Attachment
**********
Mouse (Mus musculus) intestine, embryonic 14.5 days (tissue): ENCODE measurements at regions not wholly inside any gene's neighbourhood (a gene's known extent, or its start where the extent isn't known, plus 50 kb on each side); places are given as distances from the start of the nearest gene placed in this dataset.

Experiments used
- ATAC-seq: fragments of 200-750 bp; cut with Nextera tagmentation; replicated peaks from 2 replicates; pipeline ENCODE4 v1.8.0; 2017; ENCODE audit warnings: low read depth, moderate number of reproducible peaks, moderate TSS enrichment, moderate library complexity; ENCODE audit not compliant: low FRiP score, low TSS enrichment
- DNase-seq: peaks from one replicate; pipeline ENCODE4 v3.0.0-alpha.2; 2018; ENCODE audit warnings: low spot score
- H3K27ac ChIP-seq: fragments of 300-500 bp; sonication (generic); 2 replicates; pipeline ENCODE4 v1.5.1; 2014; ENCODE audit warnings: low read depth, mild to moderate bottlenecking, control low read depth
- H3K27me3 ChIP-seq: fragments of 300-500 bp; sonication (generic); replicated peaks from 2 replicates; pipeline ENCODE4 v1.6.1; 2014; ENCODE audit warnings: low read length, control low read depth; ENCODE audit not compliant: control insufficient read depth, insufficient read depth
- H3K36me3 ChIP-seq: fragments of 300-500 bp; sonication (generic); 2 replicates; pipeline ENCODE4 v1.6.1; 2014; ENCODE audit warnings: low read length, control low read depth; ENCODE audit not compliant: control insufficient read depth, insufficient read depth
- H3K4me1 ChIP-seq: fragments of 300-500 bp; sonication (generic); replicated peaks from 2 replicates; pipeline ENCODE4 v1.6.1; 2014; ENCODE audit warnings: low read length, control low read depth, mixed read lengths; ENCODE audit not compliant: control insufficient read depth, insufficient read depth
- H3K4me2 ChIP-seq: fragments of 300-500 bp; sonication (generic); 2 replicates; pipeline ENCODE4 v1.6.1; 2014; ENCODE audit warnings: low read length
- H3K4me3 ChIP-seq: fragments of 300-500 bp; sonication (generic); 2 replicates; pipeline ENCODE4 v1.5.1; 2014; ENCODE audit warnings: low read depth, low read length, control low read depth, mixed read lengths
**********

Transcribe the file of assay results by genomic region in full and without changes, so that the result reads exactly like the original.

Mouse (Mus musculus) intestine, embryonic 14.5 days (tissue): ENCODE measurements at regions not wholly inside any gene's neighbourhood (a gene's known extent, or its start where the extent isn't known, plus 50 kb on each side); places are given as distances from the start of the nearest gene placed in this dataset.

Experiments used
- ATAC-seq: fragments of 200-750 bp; cut with Nextera tagmentation; replicated peaks from 2 replicates; pipeline ENCODE4 v1.8.0; 2017; ENCODE audit warnings: low read depth, moderate number of reproducible peaks, moderate TSS enrichment, moderate library complexity; ENCODE audit not compliant: low FRiP score, low TSS enrichment
- DNase-seq: peaks from one replicate; pipeline ENCODE4 v3.0.0-alpha.2; 2018; ENCODE audit warnings: low spot score
- H3K27ac ChIP-seq: fragments of 300-500 bp; sonication (generic); 2 replicates; pipeline ENCODE4 v1.5.1; 2014; ENCODE audit warnings: low read depth, mild to moderate bottlenecking, control low read depth
- H3K27me3 ChIP-seq: fragments of 300-500 bp; sonication (generic); replicated peaks from 2 replicates; pipeline ENCODE4 v1.6.1; 2014; ENCODE audit warnings: low read length, control low read depth; ENCODE audit not compliant: control insufficient read depth, insufficient read depth
- H3K36me3 ChIP-seq: fragments of 300-500 bp; sonication (generic); 2 replicates; pipeline ENCODE4 v1.6.1; 2014; ENCODE audit warnings: low read length, control low read depth; ENCODE audit not compliant: control insufficient read depth, insufficient read depth
- H3K4me1 ChIP-seq: fragments of 300-500 bp; sonication (generic); replicated peaks from 2 replicates; pipeline ENCODE4 v1.6.1; 2014; ENCODE audit warnings: low read length, control low read depth, mixed read lengths; ENCODE audit not compliant: control insufficient read depth, insufficient read depth
- H3K4me2 ChIP-seq: fragments of 300-500 bp; sonication (generic); 2 replicates; pipeline ENCODE4 v1.6.1; 2014; ENCODE audit warnings: low read length
- H3K4me3 ChIP-seq: fragments of 300-500 bp; sonication (generic); 2 replicates; pipeline ENCODE4 v1.5.1; 2014; ENCODE audit warnings: low read depth, low read length, control low read depth, mixed read lengths